Saltwater Aquarium Corals for Marine Reef Aquariums: Chalice Corals
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Chalice Corals

Chalice Corals are a broad genera of corals that are loosely jumbled together. Several different genera of corals are represented ranging from Echinopora, Oxypora, Mycedium, and more. Because its a broad collection of corals loosely jumbled together, the care requirements are going to be generalized more than with other corals because these are very different corals that all get lumped in together as a Chalice coral. Although the exact classification of the Chalice coral is cloudy, the excitement the Chalice coral has brought to the in the reef aquarium hobby is crystal clear! Chalice corals are one of the most exciting, most desirable, large polyp stony corals in the industry. Chalices present both colors and patterns like amazing paintings. The intensely fluorescent colors and striking patterns look like neon colors painted on canvass.

Lighting We recommend a moderate lighting level of no more than 100 PAR. We also recommend the addition of actinic blue LED lights to bring out the chalice corals fluorescents. Most types of chalice corals are adaptable to different lighting intensities, but the best rule of thumb is "less instead of more", don't fry your coral with too much light. We see it happen way to often. Just a short period of overexposure in lighting intensity can cause your chalice to bleach-out or worse. Remember it is far better to begin with less light intensity and slowly over a period of time adjust the light level or placement of the chalice coral.

Aquaculture Possibilities Often found for sale in small fragments, chalices can easily propagate through some very simple techniques. For plating chalices, you can simply cut or snap off a piece from their thinner structure, making sure to remove a fragment that has one or more “eyes” or feeding polyps. Some cultivators utilize a wet operating band saw to cut sections from larger colonies in an attempt to minimize inducing stress upon the piece. This technique works well for encrusting chalices. In my opinion the best way to culture chalice corals and especially the more sensitive specimens is by suspending the chalice colony on rocky overhangs. This technique will cause them to 'drip' tissue from the main colony site creating an entirely new colony.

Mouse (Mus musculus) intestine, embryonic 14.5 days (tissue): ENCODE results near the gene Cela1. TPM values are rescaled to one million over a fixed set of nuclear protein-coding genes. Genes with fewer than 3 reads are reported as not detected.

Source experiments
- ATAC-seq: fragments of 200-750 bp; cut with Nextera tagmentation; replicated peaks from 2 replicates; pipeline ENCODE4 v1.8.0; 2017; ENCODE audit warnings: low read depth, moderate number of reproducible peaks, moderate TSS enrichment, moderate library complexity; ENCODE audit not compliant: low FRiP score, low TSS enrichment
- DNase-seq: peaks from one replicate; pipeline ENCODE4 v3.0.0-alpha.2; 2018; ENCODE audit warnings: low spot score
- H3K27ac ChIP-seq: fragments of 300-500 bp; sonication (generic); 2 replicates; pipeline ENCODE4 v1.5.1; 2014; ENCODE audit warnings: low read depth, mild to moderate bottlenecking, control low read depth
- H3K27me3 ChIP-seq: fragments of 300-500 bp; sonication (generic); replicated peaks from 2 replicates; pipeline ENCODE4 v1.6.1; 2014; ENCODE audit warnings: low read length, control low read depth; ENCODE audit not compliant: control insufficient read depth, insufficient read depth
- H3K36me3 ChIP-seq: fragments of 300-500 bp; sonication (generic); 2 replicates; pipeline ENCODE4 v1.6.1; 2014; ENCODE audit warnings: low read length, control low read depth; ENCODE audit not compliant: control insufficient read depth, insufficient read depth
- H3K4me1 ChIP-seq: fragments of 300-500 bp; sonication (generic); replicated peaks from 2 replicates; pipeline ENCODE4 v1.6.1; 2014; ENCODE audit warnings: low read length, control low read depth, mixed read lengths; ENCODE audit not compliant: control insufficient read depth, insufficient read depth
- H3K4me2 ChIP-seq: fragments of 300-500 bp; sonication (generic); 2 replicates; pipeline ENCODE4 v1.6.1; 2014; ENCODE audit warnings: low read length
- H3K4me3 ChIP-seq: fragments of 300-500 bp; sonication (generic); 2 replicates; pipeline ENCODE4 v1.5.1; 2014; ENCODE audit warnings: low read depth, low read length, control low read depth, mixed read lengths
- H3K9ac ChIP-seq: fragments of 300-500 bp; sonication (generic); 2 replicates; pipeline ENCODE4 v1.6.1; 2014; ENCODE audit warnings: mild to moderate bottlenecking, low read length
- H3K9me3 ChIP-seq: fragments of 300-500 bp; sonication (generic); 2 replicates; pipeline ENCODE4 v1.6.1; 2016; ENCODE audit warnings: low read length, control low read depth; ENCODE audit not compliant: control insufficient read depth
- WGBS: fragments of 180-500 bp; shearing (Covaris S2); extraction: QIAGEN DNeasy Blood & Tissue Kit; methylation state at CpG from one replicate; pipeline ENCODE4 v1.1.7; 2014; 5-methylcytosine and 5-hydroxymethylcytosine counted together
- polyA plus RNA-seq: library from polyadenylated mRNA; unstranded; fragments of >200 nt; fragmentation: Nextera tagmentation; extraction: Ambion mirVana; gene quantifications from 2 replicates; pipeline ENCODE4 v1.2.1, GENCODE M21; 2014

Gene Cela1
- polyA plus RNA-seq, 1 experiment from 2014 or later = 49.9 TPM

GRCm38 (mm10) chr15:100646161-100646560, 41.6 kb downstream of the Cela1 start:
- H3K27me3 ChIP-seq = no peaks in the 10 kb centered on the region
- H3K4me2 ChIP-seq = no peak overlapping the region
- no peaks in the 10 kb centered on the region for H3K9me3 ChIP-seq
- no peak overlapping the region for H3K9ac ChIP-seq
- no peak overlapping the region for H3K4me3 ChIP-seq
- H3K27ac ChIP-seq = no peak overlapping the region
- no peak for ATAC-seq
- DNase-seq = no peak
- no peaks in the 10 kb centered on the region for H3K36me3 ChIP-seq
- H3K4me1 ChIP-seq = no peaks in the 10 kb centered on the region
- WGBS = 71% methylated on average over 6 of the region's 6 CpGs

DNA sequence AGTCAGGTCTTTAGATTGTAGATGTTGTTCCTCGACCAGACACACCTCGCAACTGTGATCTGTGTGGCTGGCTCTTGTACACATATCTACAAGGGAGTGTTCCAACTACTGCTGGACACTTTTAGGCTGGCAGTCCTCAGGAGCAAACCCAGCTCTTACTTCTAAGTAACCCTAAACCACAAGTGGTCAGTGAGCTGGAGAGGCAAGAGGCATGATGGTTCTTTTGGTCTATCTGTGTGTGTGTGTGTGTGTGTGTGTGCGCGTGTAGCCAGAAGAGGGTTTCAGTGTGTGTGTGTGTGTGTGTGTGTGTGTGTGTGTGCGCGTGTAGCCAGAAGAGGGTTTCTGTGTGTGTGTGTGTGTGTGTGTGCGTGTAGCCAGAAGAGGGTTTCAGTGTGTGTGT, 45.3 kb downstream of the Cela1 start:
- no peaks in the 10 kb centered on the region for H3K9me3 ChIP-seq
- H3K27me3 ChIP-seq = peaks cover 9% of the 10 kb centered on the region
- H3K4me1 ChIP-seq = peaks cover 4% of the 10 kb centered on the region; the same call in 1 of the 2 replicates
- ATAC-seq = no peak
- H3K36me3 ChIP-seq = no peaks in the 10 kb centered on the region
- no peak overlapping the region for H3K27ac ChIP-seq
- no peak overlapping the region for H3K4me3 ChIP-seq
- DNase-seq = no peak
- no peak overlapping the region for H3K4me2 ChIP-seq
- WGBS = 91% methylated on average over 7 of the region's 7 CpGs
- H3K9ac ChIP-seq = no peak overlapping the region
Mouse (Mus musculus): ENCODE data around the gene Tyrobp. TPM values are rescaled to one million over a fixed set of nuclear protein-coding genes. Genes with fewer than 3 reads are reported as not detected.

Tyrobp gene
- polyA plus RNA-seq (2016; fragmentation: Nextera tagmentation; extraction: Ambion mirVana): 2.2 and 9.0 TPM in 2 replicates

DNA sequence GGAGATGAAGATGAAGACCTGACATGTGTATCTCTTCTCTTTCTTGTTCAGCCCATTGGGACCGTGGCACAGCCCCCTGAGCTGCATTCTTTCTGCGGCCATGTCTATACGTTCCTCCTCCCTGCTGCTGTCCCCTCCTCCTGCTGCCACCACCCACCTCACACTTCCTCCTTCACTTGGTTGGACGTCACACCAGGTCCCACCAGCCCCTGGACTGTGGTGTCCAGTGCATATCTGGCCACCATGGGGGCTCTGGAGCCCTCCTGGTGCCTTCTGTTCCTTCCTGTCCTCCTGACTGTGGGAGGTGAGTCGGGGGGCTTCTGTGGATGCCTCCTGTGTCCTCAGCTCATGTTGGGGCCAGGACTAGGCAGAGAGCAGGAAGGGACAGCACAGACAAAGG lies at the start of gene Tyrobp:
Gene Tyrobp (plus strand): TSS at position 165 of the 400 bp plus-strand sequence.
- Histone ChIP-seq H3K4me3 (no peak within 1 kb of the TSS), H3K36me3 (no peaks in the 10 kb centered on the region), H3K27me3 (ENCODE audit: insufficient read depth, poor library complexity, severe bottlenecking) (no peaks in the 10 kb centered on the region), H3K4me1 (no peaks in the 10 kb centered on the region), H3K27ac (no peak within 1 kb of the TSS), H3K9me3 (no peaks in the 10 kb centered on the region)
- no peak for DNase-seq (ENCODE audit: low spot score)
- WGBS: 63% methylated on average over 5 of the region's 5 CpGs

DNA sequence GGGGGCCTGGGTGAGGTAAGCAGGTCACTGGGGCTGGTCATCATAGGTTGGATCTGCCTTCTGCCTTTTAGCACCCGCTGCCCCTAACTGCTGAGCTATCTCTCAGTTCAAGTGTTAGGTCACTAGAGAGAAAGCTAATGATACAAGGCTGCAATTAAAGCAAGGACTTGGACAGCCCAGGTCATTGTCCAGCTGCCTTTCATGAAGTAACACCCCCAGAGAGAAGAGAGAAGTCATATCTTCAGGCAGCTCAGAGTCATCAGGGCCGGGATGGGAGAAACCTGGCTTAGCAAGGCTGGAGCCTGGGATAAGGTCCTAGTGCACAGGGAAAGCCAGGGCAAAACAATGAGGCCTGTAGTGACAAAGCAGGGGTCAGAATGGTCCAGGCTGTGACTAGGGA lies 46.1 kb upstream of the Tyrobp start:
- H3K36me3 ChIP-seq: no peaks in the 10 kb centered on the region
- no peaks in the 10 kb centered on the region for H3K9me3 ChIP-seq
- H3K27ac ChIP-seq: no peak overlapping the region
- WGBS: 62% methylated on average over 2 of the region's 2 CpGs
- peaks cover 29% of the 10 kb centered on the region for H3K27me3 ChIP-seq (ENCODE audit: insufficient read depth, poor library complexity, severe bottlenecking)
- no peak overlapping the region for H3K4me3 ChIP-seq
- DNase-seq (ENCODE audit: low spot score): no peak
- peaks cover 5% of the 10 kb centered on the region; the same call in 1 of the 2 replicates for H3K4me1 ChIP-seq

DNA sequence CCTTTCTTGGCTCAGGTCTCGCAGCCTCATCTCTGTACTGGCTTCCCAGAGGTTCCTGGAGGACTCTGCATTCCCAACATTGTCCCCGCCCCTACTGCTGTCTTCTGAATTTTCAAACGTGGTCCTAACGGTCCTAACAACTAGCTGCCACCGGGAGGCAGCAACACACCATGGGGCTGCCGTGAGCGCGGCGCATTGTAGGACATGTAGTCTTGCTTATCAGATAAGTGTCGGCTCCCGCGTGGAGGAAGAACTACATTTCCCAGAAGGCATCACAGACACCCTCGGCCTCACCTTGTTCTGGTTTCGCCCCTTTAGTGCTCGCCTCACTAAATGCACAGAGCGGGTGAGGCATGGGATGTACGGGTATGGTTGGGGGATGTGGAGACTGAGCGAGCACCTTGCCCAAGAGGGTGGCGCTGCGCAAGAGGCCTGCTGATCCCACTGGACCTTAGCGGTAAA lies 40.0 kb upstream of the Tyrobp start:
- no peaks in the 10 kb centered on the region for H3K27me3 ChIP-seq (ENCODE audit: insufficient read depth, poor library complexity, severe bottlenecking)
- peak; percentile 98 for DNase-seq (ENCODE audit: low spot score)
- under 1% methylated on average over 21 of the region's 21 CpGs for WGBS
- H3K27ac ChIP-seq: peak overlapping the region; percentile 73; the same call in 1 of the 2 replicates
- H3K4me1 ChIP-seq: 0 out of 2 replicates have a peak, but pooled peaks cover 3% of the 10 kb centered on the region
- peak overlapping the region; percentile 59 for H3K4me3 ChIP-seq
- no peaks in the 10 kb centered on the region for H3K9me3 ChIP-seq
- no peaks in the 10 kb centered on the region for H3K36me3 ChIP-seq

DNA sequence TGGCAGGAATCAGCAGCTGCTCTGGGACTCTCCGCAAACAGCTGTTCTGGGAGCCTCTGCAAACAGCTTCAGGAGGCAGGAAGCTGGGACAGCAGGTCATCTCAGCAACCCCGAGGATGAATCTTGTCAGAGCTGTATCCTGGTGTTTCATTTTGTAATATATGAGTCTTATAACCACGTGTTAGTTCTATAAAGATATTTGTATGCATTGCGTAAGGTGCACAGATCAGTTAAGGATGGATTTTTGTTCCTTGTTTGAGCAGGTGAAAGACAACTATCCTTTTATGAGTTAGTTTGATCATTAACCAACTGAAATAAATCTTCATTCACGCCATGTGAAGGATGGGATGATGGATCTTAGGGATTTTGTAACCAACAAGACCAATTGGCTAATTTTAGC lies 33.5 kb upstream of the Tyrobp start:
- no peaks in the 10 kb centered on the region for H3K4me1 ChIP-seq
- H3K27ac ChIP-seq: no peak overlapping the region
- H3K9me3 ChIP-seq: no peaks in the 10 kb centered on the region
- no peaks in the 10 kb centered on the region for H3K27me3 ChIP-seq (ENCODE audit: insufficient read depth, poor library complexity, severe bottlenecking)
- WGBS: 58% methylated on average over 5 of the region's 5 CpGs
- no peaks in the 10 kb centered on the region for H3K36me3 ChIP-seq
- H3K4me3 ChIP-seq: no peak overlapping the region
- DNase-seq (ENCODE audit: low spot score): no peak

Chalice Feeding The Chalice's diet is very easily managed. They are capable of gaining nutrition through three different ways. Chalice corals can absorb microscopic food like phytoplankton and Nannochloropsis (1-15microns), as well as capture larger food items like mysid shrimp and oyster eggs. The second way of feeding a chalice is called more difficult but sometimes very rewarding, called “target feeding.” The growth rates of chalice corals are highly influenced by target feeding. Pulling the larger prey items to digestive filaments lying underneath each polyp site, This process involves the use of pipettes to administer coral food directly over each polyp location. Though chalice coral are normally nocturnal feeders, they will quickly adapt to a daytime feeding schedule and this ability makes their presence in the tank during lighted hours that much more rewarding. Finally it is not always necessary to feed the Chalice coral. Chalices harbor zooxanthellate symbionts and so will derive additional nutrition through photosynthesis. With proper lighting accommodations and diverse feeding opportunities chalice corals can achieve excellent growth and striking color combinations. For continued good health, your Chalice Coral will benefit from the addition of calcium, and other trace elements.

Picture of Reef Farmers Blue Chalice Coral, Aquacultured, Echinpora lamellosa
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Reef Farmers Blue Chalice Coral
Aquacultured, Echinpora lamellosa

Picture of Hollywood Stunner chalice, Aquacultured, Echinpora lamellosa
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Hollywood Stunner Chalice Coral
Aquacultured, Echinpora lamellosa

Picture of Tyree Pink Watermelon Chalice, Aquacultured, Echinophyllia sp
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Tyree Pink Watermelon Chalice
Aquacultured, Echinophyllia sp

Picture of Easter Egg Chalice,Aquacultured Oxypora sp
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Easter Egg Chalice
Aquacultured Oxypora sp

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Aussie Red Lava Chalice
Aquacultured echinophyllia aspera

Picture of Mummy's Eye Chalice Coral, Echinophyllia sp., Aquacultured
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Mummy's Eye Chalice Coral
Aquacultured, Echinophyllia sp.

Picture of  Tyree Alien Eye Chalice Coral, Aquacultured, Echinophyllia sp.

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Tyree Alien Eye Chalice Coral
Aquacultured, Echinophyllia sp.

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Photos are representative of each species. All marine life is unique and your coral may not look identical to the image provided.